The throttles in the pic below are on the left side, together. Inside throttle is the front. Its cocked a little higher so its easy to engage alone, as in from a stoplight. It works reasonably well but is still a work in progress. Down the road I will probably cut the right grip down a little and move it to the right, which is how my gen1 bike is set up.



    All hardware is Grade 8. I like the thick oversized 9/16" washers as just a bit of extra fail-safe to hold the rack mount in place. Thread engagement on the narrower non-shouldered bolt is precisely 100% - no room for anything more. There is a serrated ring washer hiding under that bolt and its clocked so if I see any movement I can address it. the torque arm - there's one on each side - is a 5mm CycleEzee/Grin arm. Since this pic was taken I have added a further support that attaches to the fork blade.



    The frame came with ISCG tabs which I ended up having to cut off with a dremel, a respirator (titanium dust in your lungs can’t be good) and a few cutoff wheels.



    Once cut off, 8.3 mm worth of spacers gave me the closest clearance to the chainstay possible. 8mm came from two Luna spacers and the last 0.3mm came from a Wheelsmith 0.3mm cassette/BB spacer.



    More quality time with a dremel to modify the PAS sensor for the front motor. On the right is a stock piece. On the left is what you need to end up with, as a Lekkie Buzz Bar on a BBSHD gives zero clearance to mount the disc on the spindle. You have to put it on the buzz bar itself.



    Backing the PAS disc is some strips of gorilla tape to provide a somewhat soft backing. Later I added a zip tie to ensure the tape stayed down. Note this pic also shows the right side spacers necessary to mount the motor. I used a 120mm BBSHD when I discovered the 100mm motor I bought wouldn’t clear these 5”-tire-compatible chainstays. Luna exchanged it for me. On this side I used a 10mm steel spacer I found on AliExpress that turned out to be a very precisely-measured piece. I had planned on paying McMaster-Carr for some custom-cut sleeve bearings at $40 a pop but these worked perfectly for $10. I needed another 2mm Wheelsmith cassette spacer on this side. I also needed to use two inner lockrings instead of the usual inner/outer so the second outer could clamp down on the PAS sensor unit. The 12mm of spacers I used plus the two lockrings gave me full thread engagement on the axle, and were measured out to hold the PAS disc and sensor at a precise position. You can see there’s no wiggle room.






    Doing the spacers like this had the secondary benefit of - after the offset Buzz Bar was in the picture - of putting the pedals just about 2.5mm off dead center from the chainstays. I got the pedals to 1.6mm from centered by using two pedal washers on one side and just one on the other to back the pedals.

    The KMC X9e chain has something like 136 links. Couple that to a long cage derailleur (I used a Shimano RD-M591) and you can wrap all that chain so you can get a proper length at any gear. I sized this chain in my usual way: Do the highest gear (smallest cog) so it just clears without touching the derailleur or itself, and the largest cog is what it is and will take care of itself … Its a fail if you do it wrong on the little cog and just inefficient if you stretch the cage a little on the big one. In this case, the high gear wraps just enough and the low gear is perfect… the top pulley is just forward of the bottom one.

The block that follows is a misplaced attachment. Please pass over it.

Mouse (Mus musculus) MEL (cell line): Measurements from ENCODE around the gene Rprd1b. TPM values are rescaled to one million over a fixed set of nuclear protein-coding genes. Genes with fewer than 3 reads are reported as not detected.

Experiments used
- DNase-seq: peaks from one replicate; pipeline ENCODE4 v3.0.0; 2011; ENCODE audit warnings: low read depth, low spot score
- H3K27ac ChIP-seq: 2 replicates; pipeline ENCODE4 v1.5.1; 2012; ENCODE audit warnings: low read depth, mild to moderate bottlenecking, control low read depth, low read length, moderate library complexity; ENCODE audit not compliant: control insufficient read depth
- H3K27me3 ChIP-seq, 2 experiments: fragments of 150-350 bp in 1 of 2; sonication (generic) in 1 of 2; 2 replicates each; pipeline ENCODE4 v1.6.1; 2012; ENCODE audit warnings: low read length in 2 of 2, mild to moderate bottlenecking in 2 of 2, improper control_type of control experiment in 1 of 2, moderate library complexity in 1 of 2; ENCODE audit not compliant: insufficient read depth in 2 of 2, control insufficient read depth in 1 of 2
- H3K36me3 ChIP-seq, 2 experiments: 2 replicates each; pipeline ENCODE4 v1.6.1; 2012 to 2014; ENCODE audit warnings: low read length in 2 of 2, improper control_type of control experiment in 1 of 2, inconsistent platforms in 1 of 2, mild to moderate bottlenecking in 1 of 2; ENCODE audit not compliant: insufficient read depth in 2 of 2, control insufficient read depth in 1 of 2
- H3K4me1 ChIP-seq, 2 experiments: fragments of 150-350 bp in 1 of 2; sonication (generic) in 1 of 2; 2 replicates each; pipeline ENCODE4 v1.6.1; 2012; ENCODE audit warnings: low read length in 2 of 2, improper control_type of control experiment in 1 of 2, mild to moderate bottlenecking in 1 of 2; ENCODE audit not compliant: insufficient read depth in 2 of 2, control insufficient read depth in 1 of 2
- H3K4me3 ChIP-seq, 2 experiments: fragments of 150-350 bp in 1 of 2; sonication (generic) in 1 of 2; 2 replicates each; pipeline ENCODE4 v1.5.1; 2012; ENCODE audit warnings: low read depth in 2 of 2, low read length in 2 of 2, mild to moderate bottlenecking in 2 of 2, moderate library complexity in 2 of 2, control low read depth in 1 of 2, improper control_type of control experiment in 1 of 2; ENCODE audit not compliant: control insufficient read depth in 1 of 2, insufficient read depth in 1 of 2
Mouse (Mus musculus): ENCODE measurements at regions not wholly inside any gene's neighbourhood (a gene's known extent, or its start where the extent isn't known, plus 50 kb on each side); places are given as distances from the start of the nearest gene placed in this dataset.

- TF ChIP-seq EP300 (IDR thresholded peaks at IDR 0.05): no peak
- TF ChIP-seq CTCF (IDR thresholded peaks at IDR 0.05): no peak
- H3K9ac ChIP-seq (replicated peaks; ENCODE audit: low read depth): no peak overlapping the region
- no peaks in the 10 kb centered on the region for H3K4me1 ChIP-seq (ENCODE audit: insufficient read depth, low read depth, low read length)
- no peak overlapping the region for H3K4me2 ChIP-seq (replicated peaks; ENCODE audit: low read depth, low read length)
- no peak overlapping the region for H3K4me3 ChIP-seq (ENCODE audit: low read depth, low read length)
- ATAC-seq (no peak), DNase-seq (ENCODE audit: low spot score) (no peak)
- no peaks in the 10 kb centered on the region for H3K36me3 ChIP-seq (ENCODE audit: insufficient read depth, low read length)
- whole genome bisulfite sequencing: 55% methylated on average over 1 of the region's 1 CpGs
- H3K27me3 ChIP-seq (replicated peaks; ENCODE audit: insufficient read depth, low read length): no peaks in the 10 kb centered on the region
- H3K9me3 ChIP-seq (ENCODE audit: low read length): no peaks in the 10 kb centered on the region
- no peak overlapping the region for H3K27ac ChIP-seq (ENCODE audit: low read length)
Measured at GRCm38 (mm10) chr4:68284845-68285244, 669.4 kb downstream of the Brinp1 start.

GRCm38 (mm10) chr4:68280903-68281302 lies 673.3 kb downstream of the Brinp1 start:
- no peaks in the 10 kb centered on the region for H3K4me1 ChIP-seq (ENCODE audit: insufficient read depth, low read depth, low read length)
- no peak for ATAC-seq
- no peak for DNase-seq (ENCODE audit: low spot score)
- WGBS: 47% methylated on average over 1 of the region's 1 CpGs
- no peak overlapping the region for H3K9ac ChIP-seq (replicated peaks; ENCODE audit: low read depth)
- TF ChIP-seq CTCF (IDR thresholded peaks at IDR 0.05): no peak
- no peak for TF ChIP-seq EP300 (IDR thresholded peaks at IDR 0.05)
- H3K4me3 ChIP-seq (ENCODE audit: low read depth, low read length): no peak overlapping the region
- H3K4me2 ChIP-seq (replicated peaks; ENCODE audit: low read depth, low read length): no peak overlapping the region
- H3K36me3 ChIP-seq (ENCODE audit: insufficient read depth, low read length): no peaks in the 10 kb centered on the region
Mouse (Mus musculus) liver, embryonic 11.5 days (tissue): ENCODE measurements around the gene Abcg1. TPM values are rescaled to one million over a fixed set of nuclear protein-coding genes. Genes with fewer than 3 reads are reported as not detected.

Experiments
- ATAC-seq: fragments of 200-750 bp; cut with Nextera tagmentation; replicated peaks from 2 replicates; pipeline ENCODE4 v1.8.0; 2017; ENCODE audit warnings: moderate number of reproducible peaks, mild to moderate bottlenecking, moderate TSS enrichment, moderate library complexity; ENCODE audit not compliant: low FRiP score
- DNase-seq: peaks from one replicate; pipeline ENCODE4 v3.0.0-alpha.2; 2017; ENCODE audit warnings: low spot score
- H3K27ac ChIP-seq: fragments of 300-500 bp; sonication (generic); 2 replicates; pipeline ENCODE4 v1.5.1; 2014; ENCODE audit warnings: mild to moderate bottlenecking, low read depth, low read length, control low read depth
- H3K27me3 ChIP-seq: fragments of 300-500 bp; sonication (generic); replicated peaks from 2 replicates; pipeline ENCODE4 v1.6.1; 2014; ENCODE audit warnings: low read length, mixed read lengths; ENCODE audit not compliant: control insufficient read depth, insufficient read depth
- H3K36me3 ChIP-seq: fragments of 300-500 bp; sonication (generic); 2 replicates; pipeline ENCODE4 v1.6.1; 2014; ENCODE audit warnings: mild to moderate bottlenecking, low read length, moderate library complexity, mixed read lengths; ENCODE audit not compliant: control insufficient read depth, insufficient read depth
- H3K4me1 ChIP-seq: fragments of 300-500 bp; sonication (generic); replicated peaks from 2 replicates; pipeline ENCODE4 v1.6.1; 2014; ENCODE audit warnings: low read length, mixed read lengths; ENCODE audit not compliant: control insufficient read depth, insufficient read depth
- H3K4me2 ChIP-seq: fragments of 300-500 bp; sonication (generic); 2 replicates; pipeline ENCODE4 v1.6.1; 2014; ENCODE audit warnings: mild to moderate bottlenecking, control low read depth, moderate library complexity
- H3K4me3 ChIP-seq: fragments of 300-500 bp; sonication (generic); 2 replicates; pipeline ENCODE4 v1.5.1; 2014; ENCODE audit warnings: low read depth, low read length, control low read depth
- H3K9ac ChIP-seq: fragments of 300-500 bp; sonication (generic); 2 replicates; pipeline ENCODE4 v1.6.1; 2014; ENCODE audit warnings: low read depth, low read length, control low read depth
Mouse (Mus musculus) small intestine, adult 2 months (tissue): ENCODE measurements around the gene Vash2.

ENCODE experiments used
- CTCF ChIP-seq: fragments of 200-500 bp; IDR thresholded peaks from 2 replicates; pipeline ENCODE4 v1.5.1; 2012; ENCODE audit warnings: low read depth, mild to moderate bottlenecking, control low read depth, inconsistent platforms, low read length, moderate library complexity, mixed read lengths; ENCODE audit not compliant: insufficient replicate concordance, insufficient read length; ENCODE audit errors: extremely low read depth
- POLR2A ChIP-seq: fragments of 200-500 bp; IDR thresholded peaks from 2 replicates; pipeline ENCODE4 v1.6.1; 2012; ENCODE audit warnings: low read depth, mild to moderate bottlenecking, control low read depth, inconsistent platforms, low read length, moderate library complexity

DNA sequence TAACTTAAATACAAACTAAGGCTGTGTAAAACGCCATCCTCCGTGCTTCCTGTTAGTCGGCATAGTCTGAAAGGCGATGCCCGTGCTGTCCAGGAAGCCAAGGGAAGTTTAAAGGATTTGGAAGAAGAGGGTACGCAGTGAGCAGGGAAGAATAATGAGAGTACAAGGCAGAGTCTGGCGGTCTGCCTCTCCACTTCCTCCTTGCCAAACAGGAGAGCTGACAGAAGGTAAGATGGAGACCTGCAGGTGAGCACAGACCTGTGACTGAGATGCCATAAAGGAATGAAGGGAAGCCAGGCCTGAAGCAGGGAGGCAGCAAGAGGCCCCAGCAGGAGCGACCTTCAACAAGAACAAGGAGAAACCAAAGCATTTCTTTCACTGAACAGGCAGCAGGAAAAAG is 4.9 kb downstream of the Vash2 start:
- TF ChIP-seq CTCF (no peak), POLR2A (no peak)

EDIT: This chain was sized for a 12T high gear but I subbed in one with an 11T to try out. As such the chain is just a bit too long on the high gear. I took out two links later on after I rode the bike in the rain and it skipped a bit in the wet under load. Removing the two links solved the problem.







    The resulting chain line from the spacing didn’t need any messing with. Going as close to the stay as I did with the Bling Ring worked out perfectly. Chain is pretty much dead on straight on the middle cog. On both the biggest and smallest cog, I can pedal as fast or as slowly as I want without issues. So… 9 usable gears. I actually wind up using the 11-tooth cog as my go-to on flat ground and its something like a 110-inch gear. Huge but perfect for ebike speeds.

    I have found that with use, AWD greatly reduces drivetrain punishment. Unlike my gen1 that can power slide the front wheel at will, I am looking for the front motor here to engage more gently and help stop a lot of the abuse a mid drive heaps upon that drive train. For example I blip the front throttle for a full second when starting from a stop. That will pump a slow-roll of power to the front wheel that peaks at 1600 watts about 20 feet along. As soon as I start rolling I start pedaling, and the BBSHD engages its PAS, which is also on a gentle start. Net result is a take-off much faster than a BBSHD alone, but with no shock to the drivetrain. If at an intersection, I am off the front throttle before I get to the other side of the street and am pedaling at maybe 15 mph and accelerating, with dual PAS and no throttle providing all of my power. Doing this, on flat land I have no need to downshift when coming to a stop. The front motor gives enough boost that I don’t have any issue staying in high gear, just like when I was riding a rear hub motor.

    So, given the above, an 11T cog is not just useful, so far after about 300 miles of riding this bike its become the preferred gear. That wouldn’t be possible without a front motor.
    Last edited by MoneyPit; 04-02-2018, 02:25 PM.

    #2
    Wow! That is an awesome and well thought out build. I love the detail you put into the write up. It seems you’ve overcome many of the downfalls of each particular drive type by using them in tandem-very smart! I bet that’s a killer bike to ride. (Isn’t Calfee20 trying to do something similar with a hub bmotor and BBSHD?)